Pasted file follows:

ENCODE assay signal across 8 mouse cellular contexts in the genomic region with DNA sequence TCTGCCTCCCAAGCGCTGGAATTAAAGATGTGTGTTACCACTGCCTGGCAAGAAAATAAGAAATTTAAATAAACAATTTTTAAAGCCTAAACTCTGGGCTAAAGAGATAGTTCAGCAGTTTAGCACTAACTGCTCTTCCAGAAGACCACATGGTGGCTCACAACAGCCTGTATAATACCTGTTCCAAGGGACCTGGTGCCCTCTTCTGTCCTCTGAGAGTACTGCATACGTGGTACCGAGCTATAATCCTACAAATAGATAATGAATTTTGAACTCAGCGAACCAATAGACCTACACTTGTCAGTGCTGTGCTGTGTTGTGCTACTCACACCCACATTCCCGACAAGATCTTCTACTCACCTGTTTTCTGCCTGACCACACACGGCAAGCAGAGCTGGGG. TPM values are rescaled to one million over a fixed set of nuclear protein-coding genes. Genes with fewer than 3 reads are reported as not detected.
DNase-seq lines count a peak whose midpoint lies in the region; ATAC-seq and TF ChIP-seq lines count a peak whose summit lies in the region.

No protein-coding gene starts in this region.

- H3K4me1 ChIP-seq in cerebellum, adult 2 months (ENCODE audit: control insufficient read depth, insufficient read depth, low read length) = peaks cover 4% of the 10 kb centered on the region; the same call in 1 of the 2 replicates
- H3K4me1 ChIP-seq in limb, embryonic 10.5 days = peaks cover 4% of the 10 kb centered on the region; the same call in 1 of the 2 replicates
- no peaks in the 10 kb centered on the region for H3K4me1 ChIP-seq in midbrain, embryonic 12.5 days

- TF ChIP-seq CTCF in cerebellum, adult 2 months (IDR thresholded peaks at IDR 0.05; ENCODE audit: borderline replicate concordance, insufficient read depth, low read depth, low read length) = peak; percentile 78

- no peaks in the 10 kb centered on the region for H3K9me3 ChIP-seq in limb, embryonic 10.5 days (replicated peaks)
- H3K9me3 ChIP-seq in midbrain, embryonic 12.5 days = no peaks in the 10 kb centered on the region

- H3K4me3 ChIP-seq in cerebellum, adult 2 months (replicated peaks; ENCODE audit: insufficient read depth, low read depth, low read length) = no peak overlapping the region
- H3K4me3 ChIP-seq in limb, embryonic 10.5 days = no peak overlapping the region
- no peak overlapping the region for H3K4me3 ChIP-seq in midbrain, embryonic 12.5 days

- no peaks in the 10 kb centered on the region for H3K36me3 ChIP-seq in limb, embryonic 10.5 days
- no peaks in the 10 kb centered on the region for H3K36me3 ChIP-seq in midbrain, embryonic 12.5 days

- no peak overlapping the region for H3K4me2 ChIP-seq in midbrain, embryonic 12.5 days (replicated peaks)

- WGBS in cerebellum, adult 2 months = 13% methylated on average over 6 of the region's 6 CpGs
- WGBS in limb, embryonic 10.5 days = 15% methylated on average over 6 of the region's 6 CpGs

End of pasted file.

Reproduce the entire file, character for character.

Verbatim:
ENCODE assay signal across 8 mouse cellular contexts in the genomic region with DNA sequence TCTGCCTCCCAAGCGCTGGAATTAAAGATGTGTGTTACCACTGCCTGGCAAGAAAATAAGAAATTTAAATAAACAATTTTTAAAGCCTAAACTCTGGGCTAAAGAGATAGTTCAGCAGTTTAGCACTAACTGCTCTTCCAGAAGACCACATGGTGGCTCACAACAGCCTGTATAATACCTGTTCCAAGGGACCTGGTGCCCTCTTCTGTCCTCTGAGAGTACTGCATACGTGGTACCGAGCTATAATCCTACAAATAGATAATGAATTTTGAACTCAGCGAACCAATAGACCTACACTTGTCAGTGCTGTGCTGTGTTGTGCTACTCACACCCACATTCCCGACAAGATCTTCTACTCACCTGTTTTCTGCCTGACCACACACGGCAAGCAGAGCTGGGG. TPM values are rescaled to one million over a fixed set of nuclear protein-coding genes. Genes with fewer than 3 reads are reported as not detected.
DNase-seq lines count a peak whose midpoint lies in the region; ATAC-seq and TF ChIP-seq lines count a peak whose summit lies in the region.

No protein-coding gene starts in this region.

- H3K4me1 ChIP-seq in cerebellum, adult 2 months (ENCODE audit: control insufficient read depth, insufficient read depth, low read length) = peaks cover 4% of the 10 kb centered on the region; the same call in 1 of the 2 replicates
- H3K4me1 ChIP-seq in limb, embryonic 10.5 days = peaks cover 4% of the 10 kb centered on the region; the same call in 1 of the 2 replicates
- no peaks in the 10 kb centered on the region for H3K4me1 ChIP-seq in midbrain, embryonic 12.5 days

- TF ChIP-seq CTCF in cerebellum, adult 2 months (IDR thresholded peaks at IDR 0.05; ENCODE audit: borderline replicate concordance, insufficient read depth, low read depth, low read length) = peak; percentile 78

- no peaks in the 10 kb centered on the region for H3K9me3 ChIP-seq in limb, embryonic 10.5 days (replicated peaks)
- H3K9me3 ChIP-seq in midbrain, embryonic 12.5 days = no peaks in the 10 kb centered on the region

- H3K4me3 ChIP-seq in cerebellum, adult 2 months (replicated peaks; ENCODE audit: insufficient read depth, low read depth, low read length) = no peak overlapping the region
- H3K4me3 ChIP-seq in limb, embryonic 10.5 days = no peak overlapping the region
- no peak overlapping the region for H3K4me3 ChIP-seq in midbrain, embryonic 12.5 days

- no peaks in the 10 kb centered on the region for H3K36me3 ChIP-seq in limb, embryonic 10.5 days
- no peaks in the 10 kb centered on the region for H3K36me3 ChIP-seq in midbrain, embryonic 12.5 days

- no peak overlapping the region for H3K4me2 ChIP-seq in midbrain, embryonic 12.5 days (replicated peaks)

- WGBS in cerebellum, adult 2 months = 13% methylated on average over 6 of the region's 6 CpGs
- WGBS in limb, embryonic 10.5 days = 15% methylated on average over 6 of the region's 6 CpGs